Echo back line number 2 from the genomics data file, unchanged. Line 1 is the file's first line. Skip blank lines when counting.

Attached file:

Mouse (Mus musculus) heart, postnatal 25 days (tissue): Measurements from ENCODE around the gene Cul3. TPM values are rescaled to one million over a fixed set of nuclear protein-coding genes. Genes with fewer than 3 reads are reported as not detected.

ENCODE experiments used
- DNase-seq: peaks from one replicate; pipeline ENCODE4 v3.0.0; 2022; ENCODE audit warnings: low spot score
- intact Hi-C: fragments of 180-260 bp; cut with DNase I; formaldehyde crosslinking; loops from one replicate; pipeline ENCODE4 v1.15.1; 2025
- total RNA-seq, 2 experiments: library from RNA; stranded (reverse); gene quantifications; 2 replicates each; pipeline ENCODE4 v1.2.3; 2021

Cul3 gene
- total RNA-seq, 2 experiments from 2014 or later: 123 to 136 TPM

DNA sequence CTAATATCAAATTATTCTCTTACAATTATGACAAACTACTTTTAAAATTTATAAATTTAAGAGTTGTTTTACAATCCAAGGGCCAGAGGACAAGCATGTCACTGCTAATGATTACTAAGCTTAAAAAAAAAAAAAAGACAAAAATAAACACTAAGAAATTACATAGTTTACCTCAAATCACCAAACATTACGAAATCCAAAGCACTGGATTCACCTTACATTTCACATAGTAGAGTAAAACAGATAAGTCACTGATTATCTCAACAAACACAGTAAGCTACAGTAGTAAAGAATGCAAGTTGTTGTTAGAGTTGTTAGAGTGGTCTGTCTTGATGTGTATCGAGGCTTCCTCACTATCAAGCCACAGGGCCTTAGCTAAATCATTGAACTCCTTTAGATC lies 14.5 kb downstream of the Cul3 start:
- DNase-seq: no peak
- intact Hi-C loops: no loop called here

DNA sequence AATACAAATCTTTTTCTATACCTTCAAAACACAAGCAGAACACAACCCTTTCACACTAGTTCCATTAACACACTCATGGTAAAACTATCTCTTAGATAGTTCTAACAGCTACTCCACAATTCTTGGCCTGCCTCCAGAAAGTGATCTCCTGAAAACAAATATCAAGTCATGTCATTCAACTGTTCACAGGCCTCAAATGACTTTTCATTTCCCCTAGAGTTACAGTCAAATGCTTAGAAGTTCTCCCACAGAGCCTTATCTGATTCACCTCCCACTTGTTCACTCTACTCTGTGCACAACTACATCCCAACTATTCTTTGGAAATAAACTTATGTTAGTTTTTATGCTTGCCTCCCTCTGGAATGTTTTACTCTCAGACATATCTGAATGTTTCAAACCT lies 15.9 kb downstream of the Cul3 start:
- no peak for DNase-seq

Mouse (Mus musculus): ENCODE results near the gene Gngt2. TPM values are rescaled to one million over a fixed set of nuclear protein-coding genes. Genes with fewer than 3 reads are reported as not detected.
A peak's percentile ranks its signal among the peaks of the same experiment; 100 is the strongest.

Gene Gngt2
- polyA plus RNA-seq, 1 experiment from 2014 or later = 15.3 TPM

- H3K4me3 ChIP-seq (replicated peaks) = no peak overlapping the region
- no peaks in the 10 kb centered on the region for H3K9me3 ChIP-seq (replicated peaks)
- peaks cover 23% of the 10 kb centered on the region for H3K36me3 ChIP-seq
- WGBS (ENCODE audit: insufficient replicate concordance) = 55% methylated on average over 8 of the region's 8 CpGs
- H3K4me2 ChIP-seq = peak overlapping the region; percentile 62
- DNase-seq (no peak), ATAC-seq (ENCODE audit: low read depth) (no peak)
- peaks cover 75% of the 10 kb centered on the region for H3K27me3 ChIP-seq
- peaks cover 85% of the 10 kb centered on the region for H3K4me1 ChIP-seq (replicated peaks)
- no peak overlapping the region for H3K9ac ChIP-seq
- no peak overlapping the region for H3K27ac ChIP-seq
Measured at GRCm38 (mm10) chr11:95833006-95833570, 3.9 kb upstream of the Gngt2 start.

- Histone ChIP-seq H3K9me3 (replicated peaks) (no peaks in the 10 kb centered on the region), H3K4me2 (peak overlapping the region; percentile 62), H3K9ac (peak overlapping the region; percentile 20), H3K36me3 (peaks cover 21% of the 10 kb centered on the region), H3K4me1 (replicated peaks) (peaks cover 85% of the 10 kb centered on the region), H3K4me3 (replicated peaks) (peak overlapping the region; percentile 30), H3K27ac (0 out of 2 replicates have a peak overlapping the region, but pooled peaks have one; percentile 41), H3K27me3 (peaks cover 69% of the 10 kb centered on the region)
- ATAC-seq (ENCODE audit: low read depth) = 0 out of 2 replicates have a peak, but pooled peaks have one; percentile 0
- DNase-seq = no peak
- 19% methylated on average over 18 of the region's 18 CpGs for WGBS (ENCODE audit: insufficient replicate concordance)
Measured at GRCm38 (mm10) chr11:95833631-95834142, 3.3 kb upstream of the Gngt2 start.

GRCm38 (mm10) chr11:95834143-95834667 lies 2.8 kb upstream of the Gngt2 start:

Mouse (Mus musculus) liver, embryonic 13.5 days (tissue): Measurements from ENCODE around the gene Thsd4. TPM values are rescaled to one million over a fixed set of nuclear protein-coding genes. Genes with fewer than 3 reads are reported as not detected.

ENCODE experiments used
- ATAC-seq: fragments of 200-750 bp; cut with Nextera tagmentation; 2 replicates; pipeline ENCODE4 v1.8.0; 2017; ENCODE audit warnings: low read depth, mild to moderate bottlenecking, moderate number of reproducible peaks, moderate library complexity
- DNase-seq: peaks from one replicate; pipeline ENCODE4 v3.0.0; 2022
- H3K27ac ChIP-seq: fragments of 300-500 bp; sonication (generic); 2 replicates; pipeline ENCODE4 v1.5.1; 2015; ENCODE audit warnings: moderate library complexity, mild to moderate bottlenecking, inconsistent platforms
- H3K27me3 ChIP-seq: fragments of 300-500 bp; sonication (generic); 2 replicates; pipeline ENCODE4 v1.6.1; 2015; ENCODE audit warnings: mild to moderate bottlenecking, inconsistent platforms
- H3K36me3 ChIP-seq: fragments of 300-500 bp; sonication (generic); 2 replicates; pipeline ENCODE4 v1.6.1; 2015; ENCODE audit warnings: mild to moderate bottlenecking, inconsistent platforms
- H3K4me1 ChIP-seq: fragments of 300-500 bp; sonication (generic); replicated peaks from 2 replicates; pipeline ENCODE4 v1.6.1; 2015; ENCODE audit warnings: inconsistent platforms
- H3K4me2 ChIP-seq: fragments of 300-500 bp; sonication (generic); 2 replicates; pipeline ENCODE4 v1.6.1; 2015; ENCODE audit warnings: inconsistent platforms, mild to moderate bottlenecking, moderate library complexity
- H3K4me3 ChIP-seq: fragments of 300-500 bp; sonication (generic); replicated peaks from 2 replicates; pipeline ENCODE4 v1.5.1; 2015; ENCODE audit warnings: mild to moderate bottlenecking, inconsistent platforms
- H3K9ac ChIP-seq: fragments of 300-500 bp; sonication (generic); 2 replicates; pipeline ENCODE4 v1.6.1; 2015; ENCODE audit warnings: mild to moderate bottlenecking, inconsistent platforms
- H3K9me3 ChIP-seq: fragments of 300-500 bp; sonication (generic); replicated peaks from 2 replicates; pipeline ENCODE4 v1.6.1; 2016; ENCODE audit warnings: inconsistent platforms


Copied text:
ENCODE experiments used